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Book List Book Reviews Theology

Book List: What is the difference between a story Bible, devotional, biblical and systematic theology book?

Story book Bible or Bible story books

A retelling or paraphrase versions of Bible passages or stories in an age-appropriate manner. Story Bibles usually come in narrative formats.

My favorites are The Tent of God and God With Us by Marianne Vos Radius, and The Child’s Story Bible (3-volume edition by the Banner of Truth) by Catherine Vos.

If you want a list of Story Bibles that do not contain any images of the Trinity, please see my post here.

Systematic Theology

A book or material that presents or organizes the contents of the Bible by topics or key doctrines, e.g. Scripture, Trinity, Church, etc. Catechism materials are a great way to teach systematic theology to children in a friendly format.

My favorites are Big Truths for Little Kids by Susan & Richie Hunt for younger children, Training Hearts, Teaching Minds by Starr Meads for the whole family, and The Westminster Shorter Catechism For Study Classes by G. I. Williamson for older elementary and high school students. The Ology by Marty Machowski would also work well for morning baskets.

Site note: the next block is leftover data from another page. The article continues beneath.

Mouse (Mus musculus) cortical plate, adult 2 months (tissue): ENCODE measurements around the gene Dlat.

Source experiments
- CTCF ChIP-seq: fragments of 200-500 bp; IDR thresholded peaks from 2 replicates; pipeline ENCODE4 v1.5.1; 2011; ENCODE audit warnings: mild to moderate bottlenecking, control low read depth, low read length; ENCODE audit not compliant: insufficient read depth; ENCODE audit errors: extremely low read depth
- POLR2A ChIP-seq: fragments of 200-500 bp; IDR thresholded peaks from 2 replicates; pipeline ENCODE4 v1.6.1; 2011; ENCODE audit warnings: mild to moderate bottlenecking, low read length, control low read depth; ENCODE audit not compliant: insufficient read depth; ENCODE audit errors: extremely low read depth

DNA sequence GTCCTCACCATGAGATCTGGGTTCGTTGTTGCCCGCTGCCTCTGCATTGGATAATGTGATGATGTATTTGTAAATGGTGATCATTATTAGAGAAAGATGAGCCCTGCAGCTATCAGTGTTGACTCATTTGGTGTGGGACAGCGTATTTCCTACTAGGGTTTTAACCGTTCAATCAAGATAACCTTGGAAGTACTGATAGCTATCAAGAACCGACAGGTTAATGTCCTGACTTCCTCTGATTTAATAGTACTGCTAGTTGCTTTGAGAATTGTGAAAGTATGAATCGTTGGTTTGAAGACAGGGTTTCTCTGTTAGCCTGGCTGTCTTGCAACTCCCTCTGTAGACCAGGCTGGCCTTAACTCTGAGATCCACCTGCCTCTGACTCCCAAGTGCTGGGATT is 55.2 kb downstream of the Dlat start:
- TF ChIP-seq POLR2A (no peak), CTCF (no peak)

Biblical Theology

Biblical theology focuses on the big story of the Bible by tracing the story and/or history of salvation (Creation, Fall, Redemption, Restoration).

I would recommend Kevin De Young’s The Biggest Story for the whole family.


Devotionals are used to facilitate Christian piety. They are mainly designed to aid meditation/reflection and practical application, often after Scripture reading or an anecdote.

My family doesn’t use a lot of devotional materials. My husband is a pastor and he usually explains and teaches directly from the Bible. However, my children enjoy reading through Psalms for My Day. And I’d recommend it for younger children.

For parents who don’t know where to start, try Long Story Short for Old Testament and Old Story New for New Testament by Marty Machowski because both books provide short devotionals and reflections for each day. These are readily available on Kindle for easy access, or watch out when Amazon offers it for FREE download!


Although not all books are designed to be a “devotional material” which follows the Scripture/story-then-application format. But any of the books above can be used as a devotional material.

In fact, all Christian literature are supposed to be devotional in the sense that it should be doxological, which means that it should lead us to worship the Triune God. After all, man’s chief end is worship, that is “to glorify God and to enjoy Him forever.” (Westminster Shorter Catechism #1)

Family Worship

How about Family Worship? Joel Beekes writes,

Generally speaking, this [Family Worship] includes instruction in the Word of God, prayer before the throne of God, and singing to the glory of God.

Any of the materials above can be used for family worship, including a Psalter or a hymnbook that you can learn to sing from—we use the Book of Psalms for Worship at home.

I would recommended Exploring the Bible Together by David Murray and Family Worship Bible Guide by Reformed Heritage Books, if you want to start somewhere.

Do you use of the materials above? Please let me know how you use them in your own family!




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